​​​The European Union (EU) has already tuned its energy policy into achieving maximum carbon dioxide (CO2) emissions reduction from power generation plants. In this context, it has already set out a strategic objective of achieving at least a 20% reduction of greenhouse gases by 2020 compared to 1990 levels. This strategic objective represents the core of the new European energy policy. Recognizing the positive effects of renewable energy sources (RES) technologies towards achieving this goal, the EU has taken a range of specific actions in the direction of enhancing the integration of RES in the existing European power generation system as a major step towards the reduction of global warming and climate change phenomena. Specifically, an action plan in the form of an EU Directive (2009/28/EC) on the promotion of the use of energy from renewable sources has been introduced by the EU whereby a target of renewable energy share of 20% out of the gross final energy consumption of the EU has been set to be reached by the year 2020. The RES Directive sets out specific national targets to be achieved by each individual Member State, regarding the share of RES generated in each Member State by the year 2020. For Cyprus, the national target states that the share of energy produced from RES must be at least 13% out of the gross national final consumption of energy in 2020.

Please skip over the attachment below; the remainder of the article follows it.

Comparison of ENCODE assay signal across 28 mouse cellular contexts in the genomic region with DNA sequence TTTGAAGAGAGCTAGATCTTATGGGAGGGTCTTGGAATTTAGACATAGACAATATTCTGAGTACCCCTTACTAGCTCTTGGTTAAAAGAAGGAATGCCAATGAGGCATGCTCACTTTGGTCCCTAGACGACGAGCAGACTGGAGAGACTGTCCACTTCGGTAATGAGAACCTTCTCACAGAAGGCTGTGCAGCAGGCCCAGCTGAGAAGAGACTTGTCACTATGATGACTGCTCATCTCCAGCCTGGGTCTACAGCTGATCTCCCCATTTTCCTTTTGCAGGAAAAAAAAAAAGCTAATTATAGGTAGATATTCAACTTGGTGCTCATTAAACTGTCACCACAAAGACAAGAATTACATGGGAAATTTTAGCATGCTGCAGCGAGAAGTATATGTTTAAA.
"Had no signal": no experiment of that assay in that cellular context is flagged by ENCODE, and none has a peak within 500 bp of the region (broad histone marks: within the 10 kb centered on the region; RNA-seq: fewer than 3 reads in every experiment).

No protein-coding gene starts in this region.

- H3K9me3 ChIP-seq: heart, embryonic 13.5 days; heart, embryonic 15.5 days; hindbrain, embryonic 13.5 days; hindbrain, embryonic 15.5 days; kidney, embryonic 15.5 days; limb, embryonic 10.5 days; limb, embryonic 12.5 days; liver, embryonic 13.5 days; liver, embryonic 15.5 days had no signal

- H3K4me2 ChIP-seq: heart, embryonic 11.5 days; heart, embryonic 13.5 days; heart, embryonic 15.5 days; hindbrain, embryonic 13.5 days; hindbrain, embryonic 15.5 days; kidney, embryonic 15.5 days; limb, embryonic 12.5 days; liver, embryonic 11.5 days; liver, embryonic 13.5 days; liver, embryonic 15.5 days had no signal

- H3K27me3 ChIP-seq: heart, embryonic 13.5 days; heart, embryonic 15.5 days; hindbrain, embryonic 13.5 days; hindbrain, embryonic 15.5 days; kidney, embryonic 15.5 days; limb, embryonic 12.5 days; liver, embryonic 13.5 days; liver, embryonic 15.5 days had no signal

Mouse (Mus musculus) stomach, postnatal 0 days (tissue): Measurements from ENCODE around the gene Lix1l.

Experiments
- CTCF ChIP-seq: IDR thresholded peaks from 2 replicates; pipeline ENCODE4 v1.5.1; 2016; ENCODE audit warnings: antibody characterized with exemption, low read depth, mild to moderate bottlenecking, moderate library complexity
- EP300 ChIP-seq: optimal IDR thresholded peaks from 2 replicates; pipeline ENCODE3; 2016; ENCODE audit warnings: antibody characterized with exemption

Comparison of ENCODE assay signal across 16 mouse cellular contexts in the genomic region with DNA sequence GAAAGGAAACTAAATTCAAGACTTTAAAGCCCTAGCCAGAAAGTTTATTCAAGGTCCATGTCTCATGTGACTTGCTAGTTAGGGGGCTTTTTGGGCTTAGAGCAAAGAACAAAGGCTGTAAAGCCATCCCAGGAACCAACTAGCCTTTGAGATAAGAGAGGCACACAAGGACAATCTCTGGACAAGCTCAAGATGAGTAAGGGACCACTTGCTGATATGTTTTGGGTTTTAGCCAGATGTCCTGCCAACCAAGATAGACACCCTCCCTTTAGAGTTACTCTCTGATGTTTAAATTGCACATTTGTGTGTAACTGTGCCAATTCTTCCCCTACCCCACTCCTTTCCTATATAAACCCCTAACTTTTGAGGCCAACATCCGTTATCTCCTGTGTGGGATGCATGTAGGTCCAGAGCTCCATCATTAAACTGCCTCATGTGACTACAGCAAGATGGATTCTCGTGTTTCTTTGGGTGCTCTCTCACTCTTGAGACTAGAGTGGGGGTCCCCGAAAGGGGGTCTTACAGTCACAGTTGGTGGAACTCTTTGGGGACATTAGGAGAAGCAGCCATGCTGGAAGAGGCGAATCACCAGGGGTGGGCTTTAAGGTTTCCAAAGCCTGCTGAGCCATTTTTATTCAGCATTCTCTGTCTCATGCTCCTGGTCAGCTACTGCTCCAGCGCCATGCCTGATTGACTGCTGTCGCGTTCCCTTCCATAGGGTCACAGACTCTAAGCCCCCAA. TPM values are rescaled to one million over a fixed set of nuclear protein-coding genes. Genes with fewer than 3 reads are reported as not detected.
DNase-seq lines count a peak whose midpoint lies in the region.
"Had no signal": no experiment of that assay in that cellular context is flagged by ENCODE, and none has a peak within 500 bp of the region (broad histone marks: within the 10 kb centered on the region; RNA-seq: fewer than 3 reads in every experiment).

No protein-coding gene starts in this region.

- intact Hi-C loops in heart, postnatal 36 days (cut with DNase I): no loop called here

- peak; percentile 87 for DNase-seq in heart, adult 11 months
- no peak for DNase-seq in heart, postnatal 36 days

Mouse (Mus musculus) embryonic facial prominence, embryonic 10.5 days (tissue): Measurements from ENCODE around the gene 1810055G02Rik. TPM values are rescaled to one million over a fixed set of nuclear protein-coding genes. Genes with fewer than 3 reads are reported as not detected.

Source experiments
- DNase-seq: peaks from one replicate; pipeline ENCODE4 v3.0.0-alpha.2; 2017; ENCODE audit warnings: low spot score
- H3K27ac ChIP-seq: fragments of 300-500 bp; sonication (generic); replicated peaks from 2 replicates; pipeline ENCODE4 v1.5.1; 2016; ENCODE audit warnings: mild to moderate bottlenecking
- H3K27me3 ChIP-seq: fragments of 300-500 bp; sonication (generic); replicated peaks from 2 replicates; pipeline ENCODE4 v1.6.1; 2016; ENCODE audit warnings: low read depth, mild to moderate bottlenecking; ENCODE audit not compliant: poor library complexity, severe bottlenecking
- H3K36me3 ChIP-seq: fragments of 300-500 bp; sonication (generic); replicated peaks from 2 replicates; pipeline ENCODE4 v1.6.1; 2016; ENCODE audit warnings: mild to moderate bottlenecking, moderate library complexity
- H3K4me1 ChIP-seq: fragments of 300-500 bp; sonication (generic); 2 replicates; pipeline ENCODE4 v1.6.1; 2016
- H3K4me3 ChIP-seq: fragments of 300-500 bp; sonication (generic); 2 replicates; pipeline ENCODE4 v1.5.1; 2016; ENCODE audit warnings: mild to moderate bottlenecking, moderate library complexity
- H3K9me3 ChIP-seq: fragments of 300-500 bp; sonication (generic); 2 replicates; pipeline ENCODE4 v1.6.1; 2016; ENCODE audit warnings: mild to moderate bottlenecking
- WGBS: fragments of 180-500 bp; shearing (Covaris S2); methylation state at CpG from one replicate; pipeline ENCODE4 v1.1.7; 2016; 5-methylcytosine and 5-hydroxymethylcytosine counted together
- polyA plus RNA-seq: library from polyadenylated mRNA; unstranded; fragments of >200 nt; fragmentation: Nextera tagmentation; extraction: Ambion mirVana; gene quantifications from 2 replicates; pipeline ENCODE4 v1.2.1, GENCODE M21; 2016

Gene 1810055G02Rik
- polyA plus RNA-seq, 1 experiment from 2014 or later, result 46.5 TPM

In light of the above, the Cyprus Government has launched a number of financial measures in the form of governmental grants and/or subsidies. These financial measures are realized as RES Grant Schemes prepared by the Ministry of Energy, Commerce, Industry and Tourism which aims to provide, among others, support and incentives for the promotion of RES-E utilization in Cyprus. The main types of RES technologies which are promoted under these measures for integration in the Cyprus power system are the following:

  1. Solar energy

  2. Wind energy 

  3. Biomass 


1. Solar energy